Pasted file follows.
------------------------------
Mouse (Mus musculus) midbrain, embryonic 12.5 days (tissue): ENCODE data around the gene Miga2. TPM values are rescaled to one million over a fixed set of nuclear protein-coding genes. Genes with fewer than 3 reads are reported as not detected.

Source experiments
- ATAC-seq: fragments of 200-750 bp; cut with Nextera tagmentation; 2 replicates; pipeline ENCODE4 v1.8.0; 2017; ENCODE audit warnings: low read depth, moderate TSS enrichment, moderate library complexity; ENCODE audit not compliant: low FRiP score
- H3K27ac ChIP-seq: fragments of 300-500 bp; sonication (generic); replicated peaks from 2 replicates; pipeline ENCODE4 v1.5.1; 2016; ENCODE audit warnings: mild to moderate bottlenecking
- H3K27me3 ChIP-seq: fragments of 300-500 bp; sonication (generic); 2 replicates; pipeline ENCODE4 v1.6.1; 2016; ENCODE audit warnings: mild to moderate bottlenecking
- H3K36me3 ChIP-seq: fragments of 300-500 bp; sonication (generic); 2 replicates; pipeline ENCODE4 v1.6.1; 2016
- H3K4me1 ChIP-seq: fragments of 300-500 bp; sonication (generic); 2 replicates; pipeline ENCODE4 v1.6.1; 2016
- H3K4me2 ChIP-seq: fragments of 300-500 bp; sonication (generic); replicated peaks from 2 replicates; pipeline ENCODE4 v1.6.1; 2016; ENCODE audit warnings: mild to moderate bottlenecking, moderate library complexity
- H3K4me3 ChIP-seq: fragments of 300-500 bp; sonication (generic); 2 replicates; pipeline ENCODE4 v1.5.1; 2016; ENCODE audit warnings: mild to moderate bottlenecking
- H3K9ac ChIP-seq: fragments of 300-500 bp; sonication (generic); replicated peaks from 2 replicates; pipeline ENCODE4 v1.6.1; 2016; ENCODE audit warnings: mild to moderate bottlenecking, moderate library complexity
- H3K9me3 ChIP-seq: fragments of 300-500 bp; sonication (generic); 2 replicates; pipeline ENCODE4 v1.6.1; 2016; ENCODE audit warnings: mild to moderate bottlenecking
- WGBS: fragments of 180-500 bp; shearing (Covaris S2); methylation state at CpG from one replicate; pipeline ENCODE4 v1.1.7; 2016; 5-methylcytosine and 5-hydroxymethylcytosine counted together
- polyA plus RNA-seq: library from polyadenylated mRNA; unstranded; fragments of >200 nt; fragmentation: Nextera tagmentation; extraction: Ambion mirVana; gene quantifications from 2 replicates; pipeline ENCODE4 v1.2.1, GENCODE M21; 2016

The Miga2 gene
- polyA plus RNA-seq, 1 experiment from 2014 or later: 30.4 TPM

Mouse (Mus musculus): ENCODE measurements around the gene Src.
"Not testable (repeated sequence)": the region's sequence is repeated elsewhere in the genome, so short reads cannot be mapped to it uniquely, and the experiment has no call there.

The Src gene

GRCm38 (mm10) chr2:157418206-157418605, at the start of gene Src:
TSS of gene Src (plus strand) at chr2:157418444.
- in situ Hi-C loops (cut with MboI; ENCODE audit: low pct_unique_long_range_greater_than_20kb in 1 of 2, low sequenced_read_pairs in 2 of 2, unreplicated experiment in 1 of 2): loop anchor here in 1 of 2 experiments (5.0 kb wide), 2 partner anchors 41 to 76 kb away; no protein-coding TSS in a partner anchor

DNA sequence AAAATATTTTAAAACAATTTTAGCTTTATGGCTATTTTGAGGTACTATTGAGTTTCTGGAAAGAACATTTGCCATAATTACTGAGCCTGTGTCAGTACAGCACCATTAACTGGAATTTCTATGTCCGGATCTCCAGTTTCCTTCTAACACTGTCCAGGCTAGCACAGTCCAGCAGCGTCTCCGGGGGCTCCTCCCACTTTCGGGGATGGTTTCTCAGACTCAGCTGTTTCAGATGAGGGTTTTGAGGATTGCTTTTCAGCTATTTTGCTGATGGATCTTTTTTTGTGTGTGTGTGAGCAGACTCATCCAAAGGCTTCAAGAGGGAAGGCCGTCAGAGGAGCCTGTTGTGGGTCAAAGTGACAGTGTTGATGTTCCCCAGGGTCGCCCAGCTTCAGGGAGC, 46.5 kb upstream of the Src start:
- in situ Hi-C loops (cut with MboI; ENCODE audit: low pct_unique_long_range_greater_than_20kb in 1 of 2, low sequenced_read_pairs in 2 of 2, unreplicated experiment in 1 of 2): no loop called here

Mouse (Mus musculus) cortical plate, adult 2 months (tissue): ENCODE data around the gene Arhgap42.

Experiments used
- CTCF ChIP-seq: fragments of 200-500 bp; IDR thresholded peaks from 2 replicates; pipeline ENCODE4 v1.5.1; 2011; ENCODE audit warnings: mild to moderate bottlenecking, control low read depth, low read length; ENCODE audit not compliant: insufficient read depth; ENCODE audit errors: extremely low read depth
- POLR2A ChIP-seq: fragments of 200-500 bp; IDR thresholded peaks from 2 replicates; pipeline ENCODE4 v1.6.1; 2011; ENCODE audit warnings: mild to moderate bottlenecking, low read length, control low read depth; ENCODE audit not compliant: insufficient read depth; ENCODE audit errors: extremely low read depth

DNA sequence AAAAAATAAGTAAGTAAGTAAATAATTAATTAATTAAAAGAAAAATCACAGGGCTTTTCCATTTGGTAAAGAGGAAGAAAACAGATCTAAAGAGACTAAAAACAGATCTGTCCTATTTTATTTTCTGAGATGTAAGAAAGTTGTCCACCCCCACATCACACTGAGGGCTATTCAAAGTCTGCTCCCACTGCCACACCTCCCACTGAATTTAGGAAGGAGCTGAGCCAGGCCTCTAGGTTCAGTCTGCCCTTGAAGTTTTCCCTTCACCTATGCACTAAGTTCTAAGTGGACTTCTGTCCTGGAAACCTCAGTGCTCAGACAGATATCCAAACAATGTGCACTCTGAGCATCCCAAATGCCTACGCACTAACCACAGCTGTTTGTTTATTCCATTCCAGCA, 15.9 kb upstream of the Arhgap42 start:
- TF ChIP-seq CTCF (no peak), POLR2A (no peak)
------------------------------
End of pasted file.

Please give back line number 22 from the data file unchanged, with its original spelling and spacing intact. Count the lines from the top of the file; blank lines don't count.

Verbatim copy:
DNA sequence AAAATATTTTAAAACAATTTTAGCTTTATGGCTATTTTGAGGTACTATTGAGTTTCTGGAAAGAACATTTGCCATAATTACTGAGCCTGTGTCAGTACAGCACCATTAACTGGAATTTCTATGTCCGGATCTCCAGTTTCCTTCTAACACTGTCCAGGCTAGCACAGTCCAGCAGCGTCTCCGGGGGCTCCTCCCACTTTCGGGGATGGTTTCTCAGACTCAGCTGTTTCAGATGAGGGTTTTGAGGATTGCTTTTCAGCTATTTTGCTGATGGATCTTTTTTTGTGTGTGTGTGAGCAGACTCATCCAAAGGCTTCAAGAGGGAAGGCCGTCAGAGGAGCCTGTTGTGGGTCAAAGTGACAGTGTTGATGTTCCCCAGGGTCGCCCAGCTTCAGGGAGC, 46.5 kb upstream of the Src start: